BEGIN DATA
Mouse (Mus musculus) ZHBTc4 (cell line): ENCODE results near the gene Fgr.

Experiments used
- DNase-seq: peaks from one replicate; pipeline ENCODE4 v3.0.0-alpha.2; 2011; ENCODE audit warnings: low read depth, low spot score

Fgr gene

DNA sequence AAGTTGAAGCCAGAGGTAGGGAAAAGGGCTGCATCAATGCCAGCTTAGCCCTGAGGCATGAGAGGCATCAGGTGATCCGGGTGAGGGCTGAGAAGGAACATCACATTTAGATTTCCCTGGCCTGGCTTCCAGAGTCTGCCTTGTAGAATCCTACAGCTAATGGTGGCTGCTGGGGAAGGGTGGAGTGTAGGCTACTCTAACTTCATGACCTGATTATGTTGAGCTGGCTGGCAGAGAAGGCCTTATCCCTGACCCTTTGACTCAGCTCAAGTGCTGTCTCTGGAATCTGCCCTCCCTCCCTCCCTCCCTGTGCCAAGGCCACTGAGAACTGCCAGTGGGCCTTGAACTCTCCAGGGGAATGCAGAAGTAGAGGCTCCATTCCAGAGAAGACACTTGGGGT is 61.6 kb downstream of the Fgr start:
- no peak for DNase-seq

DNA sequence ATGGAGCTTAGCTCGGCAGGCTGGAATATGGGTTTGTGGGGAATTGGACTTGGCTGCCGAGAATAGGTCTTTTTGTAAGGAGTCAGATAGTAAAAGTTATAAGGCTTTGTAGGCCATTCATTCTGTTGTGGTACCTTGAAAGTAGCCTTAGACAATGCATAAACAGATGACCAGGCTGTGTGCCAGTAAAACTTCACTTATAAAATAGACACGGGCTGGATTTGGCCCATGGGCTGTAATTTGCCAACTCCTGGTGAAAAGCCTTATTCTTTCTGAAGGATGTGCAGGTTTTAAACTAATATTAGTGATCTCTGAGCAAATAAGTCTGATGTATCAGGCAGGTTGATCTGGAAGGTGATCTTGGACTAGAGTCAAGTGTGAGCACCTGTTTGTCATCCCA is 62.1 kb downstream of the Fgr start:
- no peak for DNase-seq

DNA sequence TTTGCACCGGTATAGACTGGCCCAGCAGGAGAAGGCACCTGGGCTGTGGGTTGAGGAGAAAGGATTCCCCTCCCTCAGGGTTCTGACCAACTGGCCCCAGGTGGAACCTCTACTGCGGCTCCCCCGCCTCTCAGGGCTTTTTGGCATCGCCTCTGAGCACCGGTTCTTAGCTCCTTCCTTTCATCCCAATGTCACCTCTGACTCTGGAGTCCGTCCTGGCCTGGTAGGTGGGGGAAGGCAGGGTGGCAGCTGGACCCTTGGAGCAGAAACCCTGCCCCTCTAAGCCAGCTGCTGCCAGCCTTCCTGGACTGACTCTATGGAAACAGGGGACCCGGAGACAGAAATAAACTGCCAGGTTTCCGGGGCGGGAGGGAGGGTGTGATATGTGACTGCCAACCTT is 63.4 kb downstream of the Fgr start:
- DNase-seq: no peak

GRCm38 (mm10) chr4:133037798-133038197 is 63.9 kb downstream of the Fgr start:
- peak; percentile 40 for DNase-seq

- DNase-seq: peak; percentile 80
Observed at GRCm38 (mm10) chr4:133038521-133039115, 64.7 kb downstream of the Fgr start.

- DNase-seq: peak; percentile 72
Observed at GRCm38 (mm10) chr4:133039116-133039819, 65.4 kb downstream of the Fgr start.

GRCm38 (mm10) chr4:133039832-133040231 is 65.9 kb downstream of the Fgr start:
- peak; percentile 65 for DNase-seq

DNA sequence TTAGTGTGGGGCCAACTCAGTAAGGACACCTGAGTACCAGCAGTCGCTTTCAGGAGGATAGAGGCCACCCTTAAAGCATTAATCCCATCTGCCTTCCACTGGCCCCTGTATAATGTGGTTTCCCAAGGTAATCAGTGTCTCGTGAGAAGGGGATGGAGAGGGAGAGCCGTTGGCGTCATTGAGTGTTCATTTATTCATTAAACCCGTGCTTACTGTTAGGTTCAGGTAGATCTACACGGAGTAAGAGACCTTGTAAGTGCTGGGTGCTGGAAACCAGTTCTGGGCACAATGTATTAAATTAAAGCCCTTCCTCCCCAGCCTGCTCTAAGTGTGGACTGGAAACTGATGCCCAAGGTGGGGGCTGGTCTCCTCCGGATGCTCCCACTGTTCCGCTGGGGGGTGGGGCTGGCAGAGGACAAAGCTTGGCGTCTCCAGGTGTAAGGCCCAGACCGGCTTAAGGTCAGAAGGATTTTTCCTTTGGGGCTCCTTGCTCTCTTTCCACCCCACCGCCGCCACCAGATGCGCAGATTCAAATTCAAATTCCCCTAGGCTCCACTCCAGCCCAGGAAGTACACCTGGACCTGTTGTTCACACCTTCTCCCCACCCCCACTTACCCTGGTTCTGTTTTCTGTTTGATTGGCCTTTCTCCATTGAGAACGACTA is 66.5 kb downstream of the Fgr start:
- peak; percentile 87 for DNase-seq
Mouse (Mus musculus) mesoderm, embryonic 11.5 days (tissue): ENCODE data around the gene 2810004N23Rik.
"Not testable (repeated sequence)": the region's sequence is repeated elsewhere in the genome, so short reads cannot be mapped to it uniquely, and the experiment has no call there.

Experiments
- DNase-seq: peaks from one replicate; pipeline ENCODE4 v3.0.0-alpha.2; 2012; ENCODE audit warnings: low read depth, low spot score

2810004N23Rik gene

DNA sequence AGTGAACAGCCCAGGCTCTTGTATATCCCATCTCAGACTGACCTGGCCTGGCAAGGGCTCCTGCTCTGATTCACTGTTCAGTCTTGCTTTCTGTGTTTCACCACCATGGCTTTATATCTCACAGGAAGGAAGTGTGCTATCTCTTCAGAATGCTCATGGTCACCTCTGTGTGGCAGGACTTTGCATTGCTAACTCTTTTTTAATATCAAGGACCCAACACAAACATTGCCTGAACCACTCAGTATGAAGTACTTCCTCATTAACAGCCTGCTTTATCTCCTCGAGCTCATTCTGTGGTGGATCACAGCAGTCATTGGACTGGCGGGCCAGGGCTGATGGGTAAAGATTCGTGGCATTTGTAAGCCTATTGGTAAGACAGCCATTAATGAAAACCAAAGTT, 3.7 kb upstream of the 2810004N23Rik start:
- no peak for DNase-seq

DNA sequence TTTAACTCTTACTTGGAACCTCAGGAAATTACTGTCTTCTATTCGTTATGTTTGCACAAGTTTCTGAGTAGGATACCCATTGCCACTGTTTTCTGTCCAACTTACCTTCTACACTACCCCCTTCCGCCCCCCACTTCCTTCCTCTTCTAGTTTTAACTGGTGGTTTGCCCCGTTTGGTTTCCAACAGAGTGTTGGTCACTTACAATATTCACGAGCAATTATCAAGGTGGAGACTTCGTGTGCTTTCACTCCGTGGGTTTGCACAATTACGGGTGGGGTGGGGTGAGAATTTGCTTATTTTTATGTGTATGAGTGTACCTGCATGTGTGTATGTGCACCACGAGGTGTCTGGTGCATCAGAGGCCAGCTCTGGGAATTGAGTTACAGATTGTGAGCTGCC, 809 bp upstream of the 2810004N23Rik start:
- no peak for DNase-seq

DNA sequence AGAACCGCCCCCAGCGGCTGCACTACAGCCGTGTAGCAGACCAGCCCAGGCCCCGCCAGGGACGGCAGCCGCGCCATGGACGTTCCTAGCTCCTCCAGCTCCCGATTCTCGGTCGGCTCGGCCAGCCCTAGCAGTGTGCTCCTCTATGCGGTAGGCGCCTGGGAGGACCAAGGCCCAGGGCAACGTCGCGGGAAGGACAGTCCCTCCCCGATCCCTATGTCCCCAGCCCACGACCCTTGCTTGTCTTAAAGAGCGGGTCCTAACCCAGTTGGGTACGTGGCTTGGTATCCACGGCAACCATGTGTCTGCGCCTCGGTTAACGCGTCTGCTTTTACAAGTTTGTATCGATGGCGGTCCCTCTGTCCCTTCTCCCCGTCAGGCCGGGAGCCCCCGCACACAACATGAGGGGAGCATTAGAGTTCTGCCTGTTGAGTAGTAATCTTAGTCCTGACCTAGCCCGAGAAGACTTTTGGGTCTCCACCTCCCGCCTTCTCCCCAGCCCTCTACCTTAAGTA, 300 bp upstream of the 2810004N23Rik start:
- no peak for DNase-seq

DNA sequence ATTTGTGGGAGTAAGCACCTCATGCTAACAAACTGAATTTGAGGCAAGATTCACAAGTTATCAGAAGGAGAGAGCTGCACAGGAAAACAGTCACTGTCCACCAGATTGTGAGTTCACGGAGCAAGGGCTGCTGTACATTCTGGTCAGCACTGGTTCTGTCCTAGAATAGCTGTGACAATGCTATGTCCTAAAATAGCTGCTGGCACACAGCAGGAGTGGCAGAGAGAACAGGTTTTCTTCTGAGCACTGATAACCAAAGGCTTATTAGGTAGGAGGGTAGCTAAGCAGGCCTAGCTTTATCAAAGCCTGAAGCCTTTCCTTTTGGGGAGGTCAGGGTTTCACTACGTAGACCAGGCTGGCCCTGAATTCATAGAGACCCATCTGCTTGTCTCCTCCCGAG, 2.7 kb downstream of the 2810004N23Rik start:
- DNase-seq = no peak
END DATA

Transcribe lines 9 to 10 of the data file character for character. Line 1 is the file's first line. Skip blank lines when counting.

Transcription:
DNA sequence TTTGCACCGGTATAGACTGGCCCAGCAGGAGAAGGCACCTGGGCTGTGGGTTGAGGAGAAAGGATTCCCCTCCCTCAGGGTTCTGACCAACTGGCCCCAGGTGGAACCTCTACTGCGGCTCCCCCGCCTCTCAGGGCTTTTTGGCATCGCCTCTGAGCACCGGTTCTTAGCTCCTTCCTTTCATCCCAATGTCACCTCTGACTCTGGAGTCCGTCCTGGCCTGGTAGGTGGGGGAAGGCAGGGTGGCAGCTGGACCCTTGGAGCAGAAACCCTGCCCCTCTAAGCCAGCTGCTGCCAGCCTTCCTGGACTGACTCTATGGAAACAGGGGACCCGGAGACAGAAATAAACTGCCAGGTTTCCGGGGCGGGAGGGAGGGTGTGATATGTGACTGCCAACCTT is 63.4 kb downstream of the Fgr start:
- DNase-seq: no peak